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From the ballot, for the last time today:
A generally available non-professional publication devoted to science fiction, fantasy, or related subjects which by the close of the previous calendar year has published 4 or more issues, at least one of which appeared in the previous calendar year, and which does not qualify as a semiprozine.
Right. I freely admit that this is a category about which I know very little.

I have read and enjoyed Zoo Nation (edited by peteyoung) and Banana Wings (brought to you by the fishlifters), so they'll probably both make my ballot. swisstone's Halo of Flies is another possible contender, and I don't want to be accused of taking Ansible for granted.

But I'm sure there must be more out there that I'm not remembering. Help me out?

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Ansible's semi-pro, not fanzine. I thought.
Oh, is it? Interesting; that puts it up against Locus and the like.

Thanks.
IIRC Dave Langford declared Ansible to be semi-pro a couple of years ago after it won quite a few times, and by announcing that and having a circulation >1,000 it fits.
Yes -- I think he wanted to give other people a chance....
Although thinking about it, I wonder if it has to be paper copies to count as circulation.
Also: no Emerald City? ;)
I'm so not getting into the online/offline fanzine debate again. :p
Chunga has been the best zine around for some time, I think, tho as usual, the original frequency seems to have declined..
Who do I ask for copies?
I'll bring my copy on Thursday and you can take names/addresses.
Much obliged.
Ooh, thank you.
There's Plokta too...
Not that I've ever seen a copy ... Could you bring some to the ton on thursday? And anything else you've got that you think is worth a look, actually.
Yeah, sure. I've got a copy of Chunga, so will bring that too.
There are a bunch of back issues on the web at http://www.plokta.com/plokta/
Well, I'd suggest Tangent, but (a) it hasn't published a dead tree issue since 1998 and (b) you should have heard the shrieking and yelling about its nomination in '97 because "it's too professional-looking to be a fanzine!" (The sad fact of the matter is that so few people bother to vote for most of the smaller categories that about thirty determined partisans could have grand fun if anyone wanted to organize a Hugo takeover.)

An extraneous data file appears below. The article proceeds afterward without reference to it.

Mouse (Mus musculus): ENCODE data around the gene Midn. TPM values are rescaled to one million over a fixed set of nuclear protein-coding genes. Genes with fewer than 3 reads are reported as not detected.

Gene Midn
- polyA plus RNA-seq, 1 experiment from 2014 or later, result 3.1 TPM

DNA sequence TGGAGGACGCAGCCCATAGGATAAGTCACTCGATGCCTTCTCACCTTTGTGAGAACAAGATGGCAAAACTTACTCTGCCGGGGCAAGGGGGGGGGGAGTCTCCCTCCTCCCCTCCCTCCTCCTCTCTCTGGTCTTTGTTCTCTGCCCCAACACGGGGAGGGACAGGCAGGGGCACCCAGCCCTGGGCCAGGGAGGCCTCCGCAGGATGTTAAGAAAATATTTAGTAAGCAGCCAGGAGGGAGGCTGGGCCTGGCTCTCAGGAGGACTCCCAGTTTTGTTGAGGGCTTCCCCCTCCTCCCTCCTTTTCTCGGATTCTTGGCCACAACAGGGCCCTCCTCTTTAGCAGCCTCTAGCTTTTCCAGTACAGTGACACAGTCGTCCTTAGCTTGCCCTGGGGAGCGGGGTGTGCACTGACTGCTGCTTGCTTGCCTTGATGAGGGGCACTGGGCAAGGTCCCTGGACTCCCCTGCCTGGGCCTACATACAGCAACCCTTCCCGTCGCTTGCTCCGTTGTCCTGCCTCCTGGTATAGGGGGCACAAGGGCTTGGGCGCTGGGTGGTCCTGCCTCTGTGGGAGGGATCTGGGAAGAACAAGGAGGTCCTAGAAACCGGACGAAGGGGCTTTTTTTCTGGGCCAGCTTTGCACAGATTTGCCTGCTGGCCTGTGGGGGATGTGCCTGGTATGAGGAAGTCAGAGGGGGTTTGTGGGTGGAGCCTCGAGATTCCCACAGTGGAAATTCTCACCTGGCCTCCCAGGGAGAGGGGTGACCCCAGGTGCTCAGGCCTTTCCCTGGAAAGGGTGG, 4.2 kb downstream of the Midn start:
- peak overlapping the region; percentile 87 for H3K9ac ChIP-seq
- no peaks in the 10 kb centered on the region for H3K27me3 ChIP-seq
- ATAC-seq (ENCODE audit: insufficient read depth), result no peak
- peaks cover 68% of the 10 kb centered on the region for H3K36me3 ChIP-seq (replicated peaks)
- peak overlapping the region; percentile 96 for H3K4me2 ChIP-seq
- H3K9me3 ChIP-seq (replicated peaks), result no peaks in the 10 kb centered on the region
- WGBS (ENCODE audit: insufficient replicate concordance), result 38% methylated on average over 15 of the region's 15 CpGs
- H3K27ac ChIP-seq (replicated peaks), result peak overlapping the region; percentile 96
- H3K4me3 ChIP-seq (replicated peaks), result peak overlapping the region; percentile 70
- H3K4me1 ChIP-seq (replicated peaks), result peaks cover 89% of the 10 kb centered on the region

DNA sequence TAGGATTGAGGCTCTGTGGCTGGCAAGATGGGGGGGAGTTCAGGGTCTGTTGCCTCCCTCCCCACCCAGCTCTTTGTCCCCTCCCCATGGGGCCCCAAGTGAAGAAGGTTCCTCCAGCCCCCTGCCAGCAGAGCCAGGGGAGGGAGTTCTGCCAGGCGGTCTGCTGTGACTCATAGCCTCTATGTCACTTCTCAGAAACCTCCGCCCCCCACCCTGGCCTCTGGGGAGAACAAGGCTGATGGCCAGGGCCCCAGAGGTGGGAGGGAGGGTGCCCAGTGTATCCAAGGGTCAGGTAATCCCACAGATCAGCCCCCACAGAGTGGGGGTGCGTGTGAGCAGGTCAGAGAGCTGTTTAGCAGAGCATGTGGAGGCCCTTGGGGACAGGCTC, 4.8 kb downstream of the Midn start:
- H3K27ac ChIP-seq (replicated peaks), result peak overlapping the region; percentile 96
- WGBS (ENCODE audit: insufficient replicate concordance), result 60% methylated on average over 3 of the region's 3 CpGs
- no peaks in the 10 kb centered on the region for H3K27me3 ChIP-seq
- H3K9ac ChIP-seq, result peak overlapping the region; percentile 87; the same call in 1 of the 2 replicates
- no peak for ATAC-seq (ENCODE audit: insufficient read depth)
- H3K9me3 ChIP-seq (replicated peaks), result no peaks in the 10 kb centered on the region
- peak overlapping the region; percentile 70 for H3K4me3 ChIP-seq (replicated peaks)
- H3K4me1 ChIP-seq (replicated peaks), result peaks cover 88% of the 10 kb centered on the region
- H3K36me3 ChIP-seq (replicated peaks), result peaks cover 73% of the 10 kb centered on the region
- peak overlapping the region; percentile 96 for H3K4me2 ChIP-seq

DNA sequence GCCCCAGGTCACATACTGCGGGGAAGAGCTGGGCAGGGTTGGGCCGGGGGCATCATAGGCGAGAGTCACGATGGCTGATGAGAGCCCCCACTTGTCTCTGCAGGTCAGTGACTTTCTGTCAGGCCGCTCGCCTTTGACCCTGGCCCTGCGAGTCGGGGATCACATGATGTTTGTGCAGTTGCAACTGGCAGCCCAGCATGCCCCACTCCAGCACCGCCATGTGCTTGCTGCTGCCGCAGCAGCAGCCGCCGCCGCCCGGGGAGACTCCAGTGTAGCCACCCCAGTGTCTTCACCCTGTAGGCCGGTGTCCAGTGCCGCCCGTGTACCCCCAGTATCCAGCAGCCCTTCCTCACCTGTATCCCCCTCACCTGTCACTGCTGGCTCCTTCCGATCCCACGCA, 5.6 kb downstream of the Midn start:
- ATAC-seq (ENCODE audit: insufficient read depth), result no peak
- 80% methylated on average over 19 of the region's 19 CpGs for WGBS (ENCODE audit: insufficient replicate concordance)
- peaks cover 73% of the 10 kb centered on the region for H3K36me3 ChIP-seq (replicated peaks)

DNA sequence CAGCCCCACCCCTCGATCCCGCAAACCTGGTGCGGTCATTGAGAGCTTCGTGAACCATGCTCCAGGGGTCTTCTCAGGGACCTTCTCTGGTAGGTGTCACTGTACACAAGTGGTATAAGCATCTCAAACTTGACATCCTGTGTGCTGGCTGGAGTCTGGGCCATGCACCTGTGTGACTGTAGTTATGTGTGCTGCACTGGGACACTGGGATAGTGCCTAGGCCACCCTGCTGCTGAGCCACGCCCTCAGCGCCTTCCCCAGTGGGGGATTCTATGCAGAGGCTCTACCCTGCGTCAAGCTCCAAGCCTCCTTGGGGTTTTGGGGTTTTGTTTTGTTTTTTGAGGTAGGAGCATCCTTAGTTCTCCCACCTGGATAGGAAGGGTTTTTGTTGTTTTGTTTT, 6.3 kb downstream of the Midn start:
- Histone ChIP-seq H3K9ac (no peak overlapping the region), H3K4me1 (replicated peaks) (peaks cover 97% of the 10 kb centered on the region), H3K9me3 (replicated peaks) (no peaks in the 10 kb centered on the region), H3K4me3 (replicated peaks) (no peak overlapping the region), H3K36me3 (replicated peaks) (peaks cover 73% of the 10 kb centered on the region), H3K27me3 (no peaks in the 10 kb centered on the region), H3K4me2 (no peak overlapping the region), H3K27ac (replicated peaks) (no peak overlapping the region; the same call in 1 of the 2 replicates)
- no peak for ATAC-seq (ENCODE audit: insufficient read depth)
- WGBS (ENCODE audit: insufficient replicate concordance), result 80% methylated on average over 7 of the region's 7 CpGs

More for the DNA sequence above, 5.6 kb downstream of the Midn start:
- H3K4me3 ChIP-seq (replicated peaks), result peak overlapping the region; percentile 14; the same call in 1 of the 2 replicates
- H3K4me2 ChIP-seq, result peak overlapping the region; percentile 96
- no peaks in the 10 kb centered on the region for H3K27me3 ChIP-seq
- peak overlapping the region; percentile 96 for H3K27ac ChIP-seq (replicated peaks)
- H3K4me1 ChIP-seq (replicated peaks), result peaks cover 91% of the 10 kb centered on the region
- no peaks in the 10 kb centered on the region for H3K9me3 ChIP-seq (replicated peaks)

Actually, I had my eye on Tangent for the best web site category, although that's at least partly because I never encountered a dead-tree edition.

(The sad fact of the matter is that so few people bother to vote for most of the smaller categories that about thirty determined partisans could have grand fun if anyone wanted to organize a Hugo takeover.)

Hence this discussion. ;-)
Niall's plan for world SF domination is revealed! Witness the awesome power of this fully operational hugo nomination juggernaut.


instant_fanzine for best website, anyone? :)
I suggested that to snowking months ago and he scoffed at me. The bitch.
I may have to fix that. After the books come out, I'm very seriously considering selling off my old archives, and I think that I have a spare copy of the old dead-tree Tangent anyway. (Oh, I miss those days.)
The sad fact of the matter is that so few people bother to vote for most of the smaller categories that about thirty determined partisans could have grand fun if anyone wanted to organize a Hugo takeover.

Even the larger categories, really. If I remember right, last year a short story got on the ballot with around 30 votes -and that's not untypical. People are really lazy when it comes to nominations.

Though I don't vote in some of the smaller categories because I don't know anything about them (espicially the fan writers and artists.)
fan writers

Bloggers count. ;-)
Lazy is only part of the situation: a lot of it comes down to the horrible lack of education for Worldcon attendees. (I saw the aftermath at the 1997 WorldCon because a lot of friends arrived: once Babylon 5 won its Best Dramatic Presentation award, they all walked because they didn't know any of the other categories or the nominees. Lots of oldtimers threw tantrums about the rudeness, but my answer was "And what did YOU do to encourage them to stay?") Sadly, I don't expect things to get better: as with Presidential elections, if we had an informed electorate, then the Hugo winners from the last decade would be drastically different than what we got.
I'll admit to being biased, but I'd point out my own fanzine, Argentus, which became eligible last year.
I'll check it out. :)
As you know, the limited circulation of many paper fanzines has made consideration of them for Hugo awards problematical for a number of years. I intend to nominate Trap Door, whose 2003 issue is available in PDF at efanzines.com. (The 2004 issue, which had a paper circulation of about 120 copies, will be posted on efanzines.com ahead of the final voting deadline, but it won't make the nomination deadline.) I'd also recommend a stop by efanzines.com to consider a number of other excellent fanzines published last year, including Chunga, No Award, and SF Commentary. (These do have available PDFs of 2004 issues, right now.)

The PDF of the 2003 Trap Door is well worth checking out, no matter what you wind up nominating for the 2004 Fanzine Hugo.